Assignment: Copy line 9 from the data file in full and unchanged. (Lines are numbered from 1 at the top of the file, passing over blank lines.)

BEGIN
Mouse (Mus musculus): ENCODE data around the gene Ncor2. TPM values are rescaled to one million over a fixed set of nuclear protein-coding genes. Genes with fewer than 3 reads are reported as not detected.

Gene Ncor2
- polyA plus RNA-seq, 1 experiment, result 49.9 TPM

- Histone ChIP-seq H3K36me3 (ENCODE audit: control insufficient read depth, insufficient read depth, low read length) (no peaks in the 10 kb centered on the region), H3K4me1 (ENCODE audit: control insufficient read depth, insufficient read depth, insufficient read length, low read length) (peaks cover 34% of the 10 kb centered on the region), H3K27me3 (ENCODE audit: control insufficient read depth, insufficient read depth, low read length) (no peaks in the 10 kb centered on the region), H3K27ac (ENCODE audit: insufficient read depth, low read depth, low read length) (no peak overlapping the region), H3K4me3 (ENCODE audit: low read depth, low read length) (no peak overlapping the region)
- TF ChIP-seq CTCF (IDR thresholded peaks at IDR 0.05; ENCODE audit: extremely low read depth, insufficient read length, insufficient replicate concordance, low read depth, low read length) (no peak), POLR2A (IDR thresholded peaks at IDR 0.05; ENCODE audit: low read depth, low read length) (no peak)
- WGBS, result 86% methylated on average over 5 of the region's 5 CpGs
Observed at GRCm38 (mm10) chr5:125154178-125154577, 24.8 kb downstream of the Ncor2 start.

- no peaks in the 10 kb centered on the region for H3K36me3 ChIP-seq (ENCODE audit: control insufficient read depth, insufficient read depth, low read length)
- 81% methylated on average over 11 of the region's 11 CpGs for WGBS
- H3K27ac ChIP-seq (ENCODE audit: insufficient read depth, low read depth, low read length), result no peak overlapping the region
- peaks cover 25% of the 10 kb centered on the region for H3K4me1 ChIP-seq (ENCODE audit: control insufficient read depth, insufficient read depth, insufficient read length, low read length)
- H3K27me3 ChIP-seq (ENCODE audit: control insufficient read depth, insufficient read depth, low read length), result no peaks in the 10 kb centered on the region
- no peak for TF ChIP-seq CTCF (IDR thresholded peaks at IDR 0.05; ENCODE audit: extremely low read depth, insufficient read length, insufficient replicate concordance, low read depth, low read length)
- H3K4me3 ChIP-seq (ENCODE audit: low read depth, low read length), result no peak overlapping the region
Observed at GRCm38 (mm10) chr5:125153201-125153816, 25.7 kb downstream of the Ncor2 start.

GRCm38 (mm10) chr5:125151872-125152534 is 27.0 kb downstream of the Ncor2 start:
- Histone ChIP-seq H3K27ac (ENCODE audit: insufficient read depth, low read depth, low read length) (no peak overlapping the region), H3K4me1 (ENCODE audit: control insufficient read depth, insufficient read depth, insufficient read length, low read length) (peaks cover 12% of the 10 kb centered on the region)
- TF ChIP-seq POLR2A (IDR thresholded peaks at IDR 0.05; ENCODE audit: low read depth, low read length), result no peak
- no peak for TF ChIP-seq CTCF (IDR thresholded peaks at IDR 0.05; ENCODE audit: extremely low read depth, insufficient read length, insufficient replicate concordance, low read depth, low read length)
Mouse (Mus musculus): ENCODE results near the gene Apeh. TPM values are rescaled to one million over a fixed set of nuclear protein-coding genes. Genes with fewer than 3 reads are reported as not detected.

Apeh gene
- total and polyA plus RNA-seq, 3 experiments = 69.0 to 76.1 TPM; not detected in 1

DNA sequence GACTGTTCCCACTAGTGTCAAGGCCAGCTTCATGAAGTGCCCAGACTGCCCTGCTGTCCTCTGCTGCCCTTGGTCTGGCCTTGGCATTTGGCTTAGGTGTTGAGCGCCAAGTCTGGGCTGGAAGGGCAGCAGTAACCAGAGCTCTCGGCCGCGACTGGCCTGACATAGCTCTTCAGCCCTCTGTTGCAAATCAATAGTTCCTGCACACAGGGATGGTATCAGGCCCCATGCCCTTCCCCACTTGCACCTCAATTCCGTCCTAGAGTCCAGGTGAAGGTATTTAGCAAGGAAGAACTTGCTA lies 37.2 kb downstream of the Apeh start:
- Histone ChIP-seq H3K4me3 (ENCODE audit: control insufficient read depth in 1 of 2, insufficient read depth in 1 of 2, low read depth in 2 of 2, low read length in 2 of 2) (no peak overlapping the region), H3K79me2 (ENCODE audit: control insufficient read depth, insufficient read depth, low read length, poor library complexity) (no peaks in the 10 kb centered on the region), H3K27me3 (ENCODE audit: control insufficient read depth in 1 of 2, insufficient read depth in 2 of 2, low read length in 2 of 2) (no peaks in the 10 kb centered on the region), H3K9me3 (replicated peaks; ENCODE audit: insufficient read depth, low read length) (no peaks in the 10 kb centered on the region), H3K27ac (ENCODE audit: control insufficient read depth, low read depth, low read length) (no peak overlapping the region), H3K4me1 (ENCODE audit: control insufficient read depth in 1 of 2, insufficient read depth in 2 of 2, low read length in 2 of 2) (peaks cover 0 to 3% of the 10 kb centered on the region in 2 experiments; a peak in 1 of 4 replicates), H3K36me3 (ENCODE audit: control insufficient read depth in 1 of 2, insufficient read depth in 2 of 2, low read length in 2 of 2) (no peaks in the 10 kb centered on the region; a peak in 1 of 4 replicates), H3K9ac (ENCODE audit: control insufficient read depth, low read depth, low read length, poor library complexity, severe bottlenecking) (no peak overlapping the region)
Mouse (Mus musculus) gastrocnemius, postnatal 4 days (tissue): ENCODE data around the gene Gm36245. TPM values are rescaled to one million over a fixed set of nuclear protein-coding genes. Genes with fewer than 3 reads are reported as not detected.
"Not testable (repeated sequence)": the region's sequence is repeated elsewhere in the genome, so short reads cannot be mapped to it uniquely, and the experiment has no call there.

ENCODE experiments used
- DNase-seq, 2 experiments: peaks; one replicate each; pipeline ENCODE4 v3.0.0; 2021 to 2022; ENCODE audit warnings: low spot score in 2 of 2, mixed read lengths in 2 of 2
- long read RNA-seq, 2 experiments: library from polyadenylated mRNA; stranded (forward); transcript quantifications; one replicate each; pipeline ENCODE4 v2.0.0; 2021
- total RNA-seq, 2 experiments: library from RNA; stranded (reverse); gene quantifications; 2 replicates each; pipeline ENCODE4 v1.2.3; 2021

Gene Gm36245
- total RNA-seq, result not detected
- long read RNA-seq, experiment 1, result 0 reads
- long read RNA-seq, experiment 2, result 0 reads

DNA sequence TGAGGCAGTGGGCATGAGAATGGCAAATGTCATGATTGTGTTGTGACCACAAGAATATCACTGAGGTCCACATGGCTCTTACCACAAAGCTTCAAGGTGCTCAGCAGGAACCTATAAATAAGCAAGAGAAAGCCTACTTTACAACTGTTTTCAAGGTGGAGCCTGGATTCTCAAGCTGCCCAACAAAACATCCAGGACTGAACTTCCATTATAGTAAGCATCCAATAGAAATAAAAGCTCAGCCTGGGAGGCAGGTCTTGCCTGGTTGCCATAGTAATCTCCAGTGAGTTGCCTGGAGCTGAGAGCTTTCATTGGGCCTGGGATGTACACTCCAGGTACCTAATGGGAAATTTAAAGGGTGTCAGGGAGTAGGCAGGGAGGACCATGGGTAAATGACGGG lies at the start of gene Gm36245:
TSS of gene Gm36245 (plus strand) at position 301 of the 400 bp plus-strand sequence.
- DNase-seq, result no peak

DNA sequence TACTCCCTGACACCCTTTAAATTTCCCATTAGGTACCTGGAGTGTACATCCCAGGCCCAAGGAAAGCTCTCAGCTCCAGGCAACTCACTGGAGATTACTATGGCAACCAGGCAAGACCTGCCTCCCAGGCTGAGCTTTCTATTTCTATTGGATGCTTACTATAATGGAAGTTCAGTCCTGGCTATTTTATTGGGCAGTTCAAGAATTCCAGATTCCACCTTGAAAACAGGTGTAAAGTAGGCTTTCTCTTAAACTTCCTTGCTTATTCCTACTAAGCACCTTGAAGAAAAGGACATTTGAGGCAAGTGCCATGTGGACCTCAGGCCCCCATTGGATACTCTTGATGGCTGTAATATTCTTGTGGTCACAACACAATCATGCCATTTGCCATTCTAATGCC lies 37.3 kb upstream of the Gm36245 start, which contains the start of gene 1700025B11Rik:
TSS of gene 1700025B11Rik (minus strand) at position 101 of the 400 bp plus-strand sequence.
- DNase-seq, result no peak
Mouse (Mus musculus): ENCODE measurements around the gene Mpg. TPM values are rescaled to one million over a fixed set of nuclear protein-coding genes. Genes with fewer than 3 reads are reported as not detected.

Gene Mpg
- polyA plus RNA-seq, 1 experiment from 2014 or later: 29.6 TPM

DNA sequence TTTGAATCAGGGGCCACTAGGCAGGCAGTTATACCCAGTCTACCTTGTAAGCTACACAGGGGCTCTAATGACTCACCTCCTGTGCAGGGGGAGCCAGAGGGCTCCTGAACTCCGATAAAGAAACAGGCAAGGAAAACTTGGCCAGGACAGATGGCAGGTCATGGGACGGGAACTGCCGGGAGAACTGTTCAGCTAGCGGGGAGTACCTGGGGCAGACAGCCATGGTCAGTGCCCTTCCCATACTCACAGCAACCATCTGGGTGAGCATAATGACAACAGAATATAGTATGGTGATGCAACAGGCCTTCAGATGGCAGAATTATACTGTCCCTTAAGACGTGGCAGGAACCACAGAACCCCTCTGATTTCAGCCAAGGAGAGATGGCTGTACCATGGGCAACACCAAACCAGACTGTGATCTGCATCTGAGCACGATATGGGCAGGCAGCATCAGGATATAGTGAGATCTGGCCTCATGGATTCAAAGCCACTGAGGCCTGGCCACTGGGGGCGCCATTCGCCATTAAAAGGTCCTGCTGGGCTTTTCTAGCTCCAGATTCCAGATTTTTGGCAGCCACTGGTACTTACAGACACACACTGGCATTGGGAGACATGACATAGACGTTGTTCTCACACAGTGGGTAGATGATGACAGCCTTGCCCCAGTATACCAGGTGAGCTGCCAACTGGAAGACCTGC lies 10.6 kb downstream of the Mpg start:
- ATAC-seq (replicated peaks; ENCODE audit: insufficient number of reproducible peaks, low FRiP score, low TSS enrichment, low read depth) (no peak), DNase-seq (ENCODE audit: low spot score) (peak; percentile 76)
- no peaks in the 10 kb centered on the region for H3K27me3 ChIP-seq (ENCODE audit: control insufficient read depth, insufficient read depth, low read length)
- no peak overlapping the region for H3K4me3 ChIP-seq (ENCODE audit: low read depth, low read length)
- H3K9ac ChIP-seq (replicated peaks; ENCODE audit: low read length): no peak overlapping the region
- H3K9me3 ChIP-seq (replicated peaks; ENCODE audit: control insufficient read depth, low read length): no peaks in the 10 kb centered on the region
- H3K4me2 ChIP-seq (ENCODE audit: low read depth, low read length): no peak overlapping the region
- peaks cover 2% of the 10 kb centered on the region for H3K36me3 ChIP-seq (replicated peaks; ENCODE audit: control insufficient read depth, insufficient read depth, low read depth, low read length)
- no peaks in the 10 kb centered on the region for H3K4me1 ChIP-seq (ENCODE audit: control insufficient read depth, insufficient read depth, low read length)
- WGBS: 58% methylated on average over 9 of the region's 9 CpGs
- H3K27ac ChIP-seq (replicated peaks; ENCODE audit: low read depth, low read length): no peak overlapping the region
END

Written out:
- 81% methylated on average over 11 of the region's 11 CpGs for WGBS